In the technology whack-a-mole sweepstakes, please meet this month's winner: FIFA, the cartel that operates the World Cup. The organization actually appears to believe it can stop fans attending the games from telling people outside the stadium what's going on inside, at least in any timely way.
Allow me to quote from the Stadium Code of Conduct, which prohibits fans from bringing into the stadium (unless perviously authorized) a long, long list of items including:
p) cameras (except for private use and then only with one set of replacement or rechargeable batteries), video cameras or other sound or video recording equipment;
q) computers or other devices used for the purposes of transmitting or disseminating sound, pictures, descriptions or results of the events via the internet or other forms of media...
Skip down a bit and you find another long list of prohibited actions once inside the stadium. The relevant one here says one may not:
record (except for private purposes), transmit, or in any other manner disseminate over the internet or any other media, including mobile devices, any sound, image, description, or result of any event taking place within the Stadium, in whole or in part, or assist any other person(s) conducting such activities; commercially exploit any photographs or images taken within the Stadium...
FIFA's motives aren't mysterious. Like all professional entertainment organizations -- and pro sports is nothing but an entertainment business when you come down to it -- the organizers want to control who's going to make money off at least the immediate event, if not every ancillary piece. But FIFA's rules, like so many others, are unsustainable.
In an hour or so, I'll be heading to the consolation game of the 2010 World Cup in Port Elizabeth, South Africa, with a group of journalism educators from around the world. (The sponsors of a conference where I spoke have helped pay my expenses, including a ticket to the game.) I'm not sure whether I'll commit one of the prohibited actions, but I'll definitely be violating the rules of what I can bring inside. And, of course, I'll be one of the tens of thousands of people there who does so.
This is because, as FIFA knows perfectly well, most of us -- surely a majority of those attending a World Cup game -- carries a video camera and sound recording device at all times, as well as a computer. It's called a mobile phone. If it's a so-called smart phone, it's capable of everything FIFA and other big sports cartels, such as the International Olympic Committee, have no real idea how to handle in an ecosystem they want to control so completely but which is opening up despite their wishes. (The Olympics officials made themselves look truly idiotic earlier this year with their attempts to restrict even what athletes could say.)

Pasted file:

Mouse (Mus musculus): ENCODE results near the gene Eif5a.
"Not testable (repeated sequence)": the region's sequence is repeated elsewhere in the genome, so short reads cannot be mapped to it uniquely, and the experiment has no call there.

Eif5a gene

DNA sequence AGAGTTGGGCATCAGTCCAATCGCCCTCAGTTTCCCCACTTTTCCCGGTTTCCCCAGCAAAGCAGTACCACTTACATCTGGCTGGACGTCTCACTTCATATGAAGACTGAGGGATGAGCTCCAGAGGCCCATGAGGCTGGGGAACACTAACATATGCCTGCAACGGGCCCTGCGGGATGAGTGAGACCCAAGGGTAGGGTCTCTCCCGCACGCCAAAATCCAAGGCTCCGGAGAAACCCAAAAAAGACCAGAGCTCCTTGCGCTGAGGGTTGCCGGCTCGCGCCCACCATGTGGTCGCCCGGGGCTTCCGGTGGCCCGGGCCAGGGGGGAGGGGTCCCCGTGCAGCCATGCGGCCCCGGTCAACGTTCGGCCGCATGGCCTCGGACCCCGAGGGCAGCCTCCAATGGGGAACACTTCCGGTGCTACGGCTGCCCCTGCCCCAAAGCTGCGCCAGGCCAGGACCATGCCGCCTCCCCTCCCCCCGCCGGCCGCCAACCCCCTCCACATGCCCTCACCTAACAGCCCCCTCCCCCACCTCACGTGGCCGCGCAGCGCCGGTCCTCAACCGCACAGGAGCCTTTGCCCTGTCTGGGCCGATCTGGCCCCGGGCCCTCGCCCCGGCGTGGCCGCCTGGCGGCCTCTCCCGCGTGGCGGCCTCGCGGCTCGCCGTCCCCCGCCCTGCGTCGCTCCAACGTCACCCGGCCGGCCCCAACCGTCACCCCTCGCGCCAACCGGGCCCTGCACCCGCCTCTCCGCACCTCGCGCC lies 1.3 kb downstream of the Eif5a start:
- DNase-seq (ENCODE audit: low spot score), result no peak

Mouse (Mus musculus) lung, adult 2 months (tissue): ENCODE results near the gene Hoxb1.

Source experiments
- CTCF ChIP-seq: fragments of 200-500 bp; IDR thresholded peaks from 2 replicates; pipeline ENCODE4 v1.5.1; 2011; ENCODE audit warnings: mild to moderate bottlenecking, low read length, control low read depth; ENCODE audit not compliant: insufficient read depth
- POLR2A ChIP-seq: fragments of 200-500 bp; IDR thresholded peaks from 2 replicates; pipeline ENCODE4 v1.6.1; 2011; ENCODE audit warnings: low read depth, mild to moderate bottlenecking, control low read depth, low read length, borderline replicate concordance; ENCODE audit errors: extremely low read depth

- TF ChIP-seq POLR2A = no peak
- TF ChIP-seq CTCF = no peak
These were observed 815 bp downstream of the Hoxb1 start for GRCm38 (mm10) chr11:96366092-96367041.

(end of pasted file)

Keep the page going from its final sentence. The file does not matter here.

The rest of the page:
They can discover the pro-quality, high-definition video cameras with zoom lenses and the works, and keep that gear out. But some newer mobile devices are getting pretty slick in their video capabilities, and hidden cameras, for better or worse, are getting much, much more capable and simple to disguise. In a few years it'll be trivially easily to disguise even a HD video recorder in, for example, buttons or caps. What will FIFA and similar organizations do then?
Rather than try to restrict the use of these devices, FIFA would be wise to encourage them. I'm not urging them to invite people to bring in fancy video gear with super-resolution close-up capabilities (yet, anyway). But to suggest that people should not be allowed to send an SMS to a friend after a goal is scored is lunatic even for the most control-freakish outfits.
In fact, if I were running FIFA's communications/media operation, I'd invite people to be posting videos wherever they wished, and would do my best to aggregate the best ones as quickly as possible. I'd invite the global Internet audience to piece together whatever looked the most interesting videos in any way they chose, and then invite those folks to tell us where to find them so we could promote the best ones.
Will there be a time when fan-TV in real time is good enough to be good enough for the people who pay for TV service that advertisers sponsor at huge costs? Eventually, perhaps. But not right away, and there's plenty of time for live-entertainment industries to figure out rational new rules.
Real-time social media should be a boon to big-time entertainment, including sports. I wonder if the official bodies that run them will recognize that soon enough.
A longtime participant in the tech and media worlds, Dan Gillmor is director of the Knight Center for Digital Media Entrepreneurship at Arizona State University's Walter Cronkite School of Journalism & Mass Communication. Follow Dan on Twitter. More about Dan here.